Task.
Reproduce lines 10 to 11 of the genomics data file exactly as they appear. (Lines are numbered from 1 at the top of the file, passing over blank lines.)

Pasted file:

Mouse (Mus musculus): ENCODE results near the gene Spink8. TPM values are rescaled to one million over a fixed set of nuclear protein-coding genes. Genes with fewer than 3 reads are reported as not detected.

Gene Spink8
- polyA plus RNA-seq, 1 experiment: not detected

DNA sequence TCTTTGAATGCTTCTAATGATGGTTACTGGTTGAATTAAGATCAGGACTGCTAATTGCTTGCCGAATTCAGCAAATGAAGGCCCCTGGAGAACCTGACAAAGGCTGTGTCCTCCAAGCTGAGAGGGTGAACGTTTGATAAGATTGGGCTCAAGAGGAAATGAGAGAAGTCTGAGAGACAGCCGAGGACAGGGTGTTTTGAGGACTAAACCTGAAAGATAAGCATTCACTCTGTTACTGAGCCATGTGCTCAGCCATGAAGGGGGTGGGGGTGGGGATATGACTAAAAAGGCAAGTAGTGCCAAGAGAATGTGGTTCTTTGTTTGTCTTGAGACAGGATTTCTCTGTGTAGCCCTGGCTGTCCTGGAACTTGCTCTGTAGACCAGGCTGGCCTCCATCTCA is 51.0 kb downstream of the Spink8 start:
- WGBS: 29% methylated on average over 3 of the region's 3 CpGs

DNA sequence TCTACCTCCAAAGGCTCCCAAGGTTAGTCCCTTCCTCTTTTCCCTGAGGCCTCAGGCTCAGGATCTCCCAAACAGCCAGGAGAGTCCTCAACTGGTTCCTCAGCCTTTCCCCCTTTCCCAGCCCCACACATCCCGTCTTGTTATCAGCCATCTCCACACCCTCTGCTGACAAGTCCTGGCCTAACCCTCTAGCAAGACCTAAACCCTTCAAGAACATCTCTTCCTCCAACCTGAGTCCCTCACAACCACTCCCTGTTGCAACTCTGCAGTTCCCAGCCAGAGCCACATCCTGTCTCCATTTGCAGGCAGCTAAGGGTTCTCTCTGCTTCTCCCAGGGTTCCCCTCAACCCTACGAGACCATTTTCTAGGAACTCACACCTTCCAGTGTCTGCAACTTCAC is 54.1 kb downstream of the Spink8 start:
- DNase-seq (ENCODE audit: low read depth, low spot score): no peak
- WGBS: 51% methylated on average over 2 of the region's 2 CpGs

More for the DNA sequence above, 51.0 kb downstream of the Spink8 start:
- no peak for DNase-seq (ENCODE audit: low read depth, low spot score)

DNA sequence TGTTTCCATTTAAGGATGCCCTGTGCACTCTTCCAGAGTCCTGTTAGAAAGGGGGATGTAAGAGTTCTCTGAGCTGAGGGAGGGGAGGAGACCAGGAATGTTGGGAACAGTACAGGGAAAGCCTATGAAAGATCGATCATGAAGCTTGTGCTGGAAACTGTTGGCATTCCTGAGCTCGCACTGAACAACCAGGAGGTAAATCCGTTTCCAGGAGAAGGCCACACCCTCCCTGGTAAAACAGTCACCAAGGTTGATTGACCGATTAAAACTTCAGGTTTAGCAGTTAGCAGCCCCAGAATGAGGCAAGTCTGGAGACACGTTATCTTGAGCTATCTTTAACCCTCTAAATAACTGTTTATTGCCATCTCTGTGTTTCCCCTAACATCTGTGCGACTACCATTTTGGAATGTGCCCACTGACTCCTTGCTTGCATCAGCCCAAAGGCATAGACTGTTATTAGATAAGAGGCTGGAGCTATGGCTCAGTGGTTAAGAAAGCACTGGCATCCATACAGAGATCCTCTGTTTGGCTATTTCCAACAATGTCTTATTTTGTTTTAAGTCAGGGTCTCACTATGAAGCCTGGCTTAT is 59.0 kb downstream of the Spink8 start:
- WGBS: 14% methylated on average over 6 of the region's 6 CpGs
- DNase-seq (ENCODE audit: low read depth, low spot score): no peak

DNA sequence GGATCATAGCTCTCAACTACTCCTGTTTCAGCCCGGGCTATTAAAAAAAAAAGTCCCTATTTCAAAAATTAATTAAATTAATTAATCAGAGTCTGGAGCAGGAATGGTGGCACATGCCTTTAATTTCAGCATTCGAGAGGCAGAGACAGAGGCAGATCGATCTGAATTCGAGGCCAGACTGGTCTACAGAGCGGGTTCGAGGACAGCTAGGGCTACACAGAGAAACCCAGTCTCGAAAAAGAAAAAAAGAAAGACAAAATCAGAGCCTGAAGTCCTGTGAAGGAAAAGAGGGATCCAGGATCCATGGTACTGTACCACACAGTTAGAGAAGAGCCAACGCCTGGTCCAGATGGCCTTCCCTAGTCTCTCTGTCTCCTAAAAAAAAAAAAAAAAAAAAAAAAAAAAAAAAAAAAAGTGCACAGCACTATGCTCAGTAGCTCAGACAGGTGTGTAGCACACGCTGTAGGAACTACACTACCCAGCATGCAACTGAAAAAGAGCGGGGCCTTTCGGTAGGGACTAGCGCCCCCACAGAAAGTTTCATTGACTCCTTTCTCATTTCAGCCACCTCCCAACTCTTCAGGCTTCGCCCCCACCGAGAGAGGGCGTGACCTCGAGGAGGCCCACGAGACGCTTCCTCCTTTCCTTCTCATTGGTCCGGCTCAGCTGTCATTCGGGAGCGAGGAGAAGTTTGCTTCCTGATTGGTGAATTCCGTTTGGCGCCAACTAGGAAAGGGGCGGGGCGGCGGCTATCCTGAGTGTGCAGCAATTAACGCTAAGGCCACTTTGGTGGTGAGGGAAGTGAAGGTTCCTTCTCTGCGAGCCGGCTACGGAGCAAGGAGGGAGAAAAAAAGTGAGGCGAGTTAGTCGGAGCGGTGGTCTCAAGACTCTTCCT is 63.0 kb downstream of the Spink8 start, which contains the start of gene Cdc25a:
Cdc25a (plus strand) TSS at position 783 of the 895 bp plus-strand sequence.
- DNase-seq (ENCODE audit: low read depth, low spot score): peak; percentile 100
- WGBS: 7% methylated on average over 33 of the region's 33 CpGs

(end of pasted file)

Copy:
- no peak for DNase-seq (ENCODE audit: low read depth, low spot score)

DNA sequence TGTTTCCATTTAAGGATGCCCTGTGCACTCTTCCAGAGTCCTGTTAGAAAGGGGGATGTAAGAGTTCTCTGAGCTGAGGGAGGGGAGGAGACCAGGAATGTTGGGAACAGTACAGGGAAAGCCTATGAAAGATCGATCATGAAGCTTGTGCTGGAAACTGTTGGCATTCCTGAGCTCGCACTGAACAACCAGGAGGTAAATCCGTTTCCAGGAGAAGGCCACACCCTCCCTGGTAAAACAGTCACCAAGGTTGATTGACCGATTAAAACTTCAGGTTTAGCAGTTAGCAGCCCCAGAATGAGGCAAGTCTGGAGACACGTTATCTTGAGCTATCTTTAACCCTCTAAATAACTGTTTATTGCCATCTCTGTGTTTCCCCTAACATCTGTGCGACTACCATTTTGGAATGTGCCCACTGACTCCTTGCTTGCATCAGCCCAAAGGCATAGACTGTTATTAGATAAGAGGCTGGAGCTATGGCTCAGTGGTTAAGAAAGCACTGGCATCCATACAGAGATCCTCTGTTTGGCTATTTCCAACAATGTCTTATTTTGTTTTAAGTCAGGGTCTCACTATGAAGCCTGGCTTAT is 59.0 kb downstream of the Spink8 start: